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Neighborhood Watch

While writing my previous post I heard a huge noise at the front of my house. I found one man being restrained in a seated position on the ground at my front door, the man who was holding him down was accusing him of theft and asking me to call the police, and a woman was hanging around and crying.

When calling the police I discovered that Optus (the Telco that provides the virtual service which Virgin Mobile uses) doesn’t accept 112 as an emergency number! This combined with the fact that CyanogenMod 7 on my phone doesn’t accept 000 as an emergency number meant that I had to unlock my phone before calling the police. Unlocking your phone late at night when there’s a situation that needs police attention isn’t as easy as you would hope. As an aside there are usually no penalties for testing the emergency service on your phone, people who install PABX systems and other significant telephony devices test emergency services calls as a matter of routine, so testing emergency calls from your phone is a really good idea. If anyone knows how to configure CyanogenMod 7 to support 000 as an emergency call then please let me know!

Anyway the man who was held down claimed that a friend of his had given him a bag containing tools that he had lugged from some place not particularly near my house. The man who was holding him down said that he witnessed the other man stealing the tools from his neighbor – not far from my house. The woman was apparently the girlfriend of the man who was accused of burglary.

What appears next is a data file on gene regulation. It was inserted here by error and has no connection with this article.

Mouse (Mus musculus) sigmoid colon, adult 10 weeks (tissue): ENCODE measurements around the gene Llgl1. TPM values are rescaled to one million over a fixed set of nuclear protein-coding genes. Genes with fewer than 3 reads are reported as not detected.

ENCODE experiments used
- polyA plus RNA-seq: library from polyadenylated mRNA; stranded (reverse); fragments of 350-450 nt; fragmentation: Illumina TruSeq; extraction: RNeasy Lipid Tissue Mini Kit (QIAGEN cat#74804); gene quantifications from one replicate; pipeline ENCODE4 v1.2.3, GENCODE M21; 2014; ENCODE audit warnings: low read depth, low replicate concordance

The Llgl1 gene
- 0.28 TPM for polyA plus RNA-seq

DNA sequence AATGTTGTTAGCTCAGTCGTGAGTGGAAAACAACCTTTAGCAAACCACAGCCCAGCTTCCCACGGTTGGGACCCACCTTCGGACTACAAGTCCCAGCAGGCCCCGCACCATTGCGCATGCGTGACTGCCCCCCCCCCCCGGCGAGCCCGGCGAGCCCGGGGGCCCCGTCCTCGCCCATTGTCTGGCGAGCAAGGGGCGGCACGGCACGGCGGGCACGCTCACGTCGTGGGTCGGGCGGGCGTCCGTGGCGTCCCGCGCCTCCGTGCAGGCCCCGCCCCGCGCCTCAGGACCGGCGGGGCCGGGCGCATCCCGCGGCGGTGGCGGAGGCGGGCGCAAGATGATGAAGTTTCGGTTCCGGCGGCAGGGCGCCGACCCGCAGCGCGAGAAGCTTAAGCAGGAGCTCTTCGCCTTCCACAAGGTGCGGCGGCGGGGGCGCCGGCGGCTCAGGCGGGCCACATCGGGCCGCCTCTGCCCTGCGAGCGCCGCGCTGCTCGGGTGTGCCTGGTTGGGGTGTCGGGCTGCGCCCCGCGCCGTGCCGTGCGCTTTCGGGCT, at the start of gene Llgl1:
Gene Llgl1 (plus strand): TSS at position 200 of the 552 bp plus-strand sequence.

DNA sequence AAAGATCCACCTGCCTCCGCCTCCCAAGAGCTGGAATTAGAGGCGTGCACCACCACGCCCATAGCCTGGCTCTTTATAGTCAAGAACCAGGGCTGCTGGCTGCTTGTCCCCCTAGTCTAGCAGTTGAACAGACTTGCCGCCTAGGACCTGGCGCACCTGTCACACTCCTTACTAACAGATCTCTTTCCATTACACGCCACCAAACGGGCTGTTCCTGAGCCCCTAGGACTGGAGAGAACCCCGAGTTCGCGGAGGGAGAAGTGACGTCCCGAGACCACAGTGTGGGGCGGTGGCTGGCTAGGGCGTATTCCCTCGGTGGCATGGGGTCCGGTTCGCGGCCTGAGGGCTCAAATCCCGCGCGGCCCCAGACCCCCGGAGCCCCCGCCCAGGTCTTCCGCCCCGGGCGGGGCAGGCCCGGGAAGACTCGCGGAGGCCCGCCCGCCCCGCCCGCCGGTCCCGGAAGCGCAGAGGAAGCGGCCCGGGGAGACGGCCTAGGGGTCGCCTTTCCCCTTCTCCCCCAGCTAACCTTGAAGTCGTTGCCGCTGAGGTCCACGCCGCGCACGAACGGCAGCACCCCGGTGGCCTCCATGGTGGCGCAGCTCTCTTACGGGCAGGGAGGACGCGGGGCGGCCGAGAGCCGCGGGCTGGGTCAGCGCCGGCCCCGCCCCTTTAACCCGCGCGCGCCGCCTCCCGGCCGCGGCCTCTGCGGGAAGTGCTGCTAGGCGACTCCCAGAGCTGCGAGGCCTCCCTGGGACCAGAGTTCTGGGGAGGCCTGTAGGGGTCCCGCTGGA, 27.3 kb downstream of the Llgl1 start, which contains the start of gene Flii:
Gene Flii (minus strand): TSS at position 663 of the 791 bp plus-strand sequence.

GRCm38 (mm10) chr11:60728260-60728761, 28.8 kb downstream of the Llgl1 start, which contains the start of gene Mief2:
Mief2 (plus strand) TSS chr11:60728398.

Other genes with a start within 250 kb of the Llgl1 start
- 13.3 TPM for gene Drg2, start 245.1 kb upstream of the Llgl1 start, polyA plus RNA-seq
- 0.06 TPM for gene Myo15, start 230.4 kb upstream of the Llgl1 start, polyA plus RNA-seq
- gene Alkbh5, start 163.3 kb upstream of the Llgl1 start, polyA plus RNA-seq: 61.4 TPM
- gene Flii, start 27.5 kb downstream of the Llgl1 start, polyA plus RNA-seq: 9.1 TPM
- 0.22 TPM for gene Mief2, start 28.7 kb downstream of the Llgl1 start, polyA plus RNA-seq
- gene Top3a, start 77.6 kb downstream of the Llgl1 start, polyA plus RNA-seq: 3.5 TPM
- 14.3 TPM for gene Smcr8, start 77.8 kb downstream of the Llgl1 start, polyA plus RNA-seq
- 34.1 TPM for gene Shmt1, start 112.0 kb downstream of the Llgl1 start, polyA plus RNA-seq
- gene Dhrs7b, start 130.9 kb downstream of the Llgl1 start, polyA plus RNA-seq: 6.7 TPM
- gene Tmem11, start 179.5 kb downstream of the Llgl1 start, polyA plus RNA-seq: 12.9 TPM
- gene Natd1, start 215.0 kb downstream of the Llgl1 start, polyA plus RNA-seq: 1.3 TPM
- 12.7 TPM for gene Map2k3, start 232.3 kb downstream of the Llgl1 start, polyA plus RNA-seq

The end result was that the police arrested the man who was accused of burglary and his girlfriend. He didn’t have any obvious injuries and the police said that the man who detained him did them a favor, so it seems unlikely that there will be any assault charges filed. Presumably the man who detained the burglar is explaining it all at the police station now, I hope the police gave him a chance to put on pants and shoes first.

The man who made the burglary accusation said that his house was robbed last night which is why he was more observant than usual tonight.

This makes me glad of my policy of rejecting every job offer which involves moving to the US. In Australia hand guns are really hard to get so there’s no way that a house burglary will involve a gun and there’s also no way that someone who wants to help the police will have a gun. So while it was unpleasant to have this happen at my front door it didn’t involve any risk to me. It could have ended up with someone other than me getting a beating but the probability of serious injury or death for them was quite low. As everyone knew that no-one had a gun and no-one wanted to be charged with assault it made sense for everyone to avoid excessive force. From what I saw no excessive force was used.

The police arrived fairly quickly and EVERYONE was glad to see them. All up it took a bit more than 30 minutes from the first noise to the police departing after arresting both suspects and filling out a bunch of paperwork. I was impressed by that!

5 comments to Neighborhood Watch

  • My Optus phone is running CyanogenMod 7 (unofficial Motorola Milestone port) and I just tested 112 and 000 without unlocking it, and both worked.